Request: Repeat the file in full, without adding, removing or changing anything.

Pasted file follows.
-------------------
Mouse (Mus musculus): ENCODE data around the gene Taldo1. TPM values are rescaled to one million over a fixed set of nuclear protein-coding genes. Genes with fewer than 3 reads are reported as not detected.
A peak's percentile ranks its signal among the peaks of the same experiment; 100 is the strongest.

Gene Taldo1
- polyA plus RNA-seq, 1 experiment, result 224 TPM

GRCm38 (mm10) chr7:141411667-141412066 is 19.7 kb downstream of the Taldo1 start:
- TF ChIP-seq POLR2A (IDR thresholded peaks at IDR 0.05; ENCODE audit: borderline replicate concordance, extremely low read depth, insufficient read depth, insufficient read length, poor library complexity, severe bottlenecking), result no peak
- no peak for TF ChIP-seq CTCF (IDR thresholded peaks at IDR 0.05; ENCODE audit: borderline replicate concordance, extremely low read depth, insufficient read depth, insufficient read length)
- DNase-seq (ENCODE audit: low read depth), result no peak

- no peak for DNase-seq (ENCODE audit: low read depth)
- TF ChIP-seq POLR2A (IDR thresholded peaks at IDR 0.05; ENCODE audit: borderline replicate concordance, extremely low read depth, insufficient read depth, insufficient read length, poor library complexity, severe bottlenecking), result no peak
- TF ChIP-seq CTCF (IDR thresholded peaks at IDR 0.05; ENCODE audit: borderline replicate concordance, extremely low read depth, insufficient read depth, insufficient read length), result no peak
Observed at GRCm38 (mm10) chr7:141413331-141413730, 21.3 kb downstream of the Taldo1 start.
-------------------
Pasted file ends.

Mouse (Mus musculus): ENCODE data around the gene Taldo1. TPM values are rescaled to one million over a fixed set of nuclear protein-coding genes. Genes with fewer than 3 reads are reported as not detected.
A peak's percentile ranks its signal among the peaks of the same experiment; 100 is the strongest.

Gene Taldo1
- polyA plus RNA-seq, 1 experiment, result 224 TPM

GRCm38 (mm10) chr7:141411667-141412066 is 19.7 kb downstream of the Taldo1 start:
- TF ChIP-seq POLR2A (IDR thresholded peaks at IDR 0.05; ENCODE audit: borderline replicate concordance, extremely low read depth, insufficient read depth, insufficient read length, poor library complexity, severe bottlenecking), result no peak
- no peak for TF ChIP-seq CTCF (IDR thresholded peaks at IDR 0.05; ENCODE audit: borderline replicate concordance, extremely low read depth, insufficient read depth, insufficient read length)
- DNase-seq (ENCODE audit: low read depth), result no peak

- no peak for DNase-seq (ENCODE audit: low read depth)
- TF ChIP-seq POLR2A (IDR thresholded peaks at IDR 0.05; ENCODE audit: borderline replicate concordance, extremely low read depth, insufficient read depth, insufficient read length, poor library complexity, severe bottlenecking), result no peak
- TF ChIP-seq CTCF (IDR thresholded peaks at IDR 0.05; ENCODE audit: borderline replicate concordance, extremely low read depth, insufficient read depth, insufficient read length), result no peak
Observed at GRCm38 (mm10) chr7:141413331-141413730, 21.3 kb downstream of the Taldo1 start.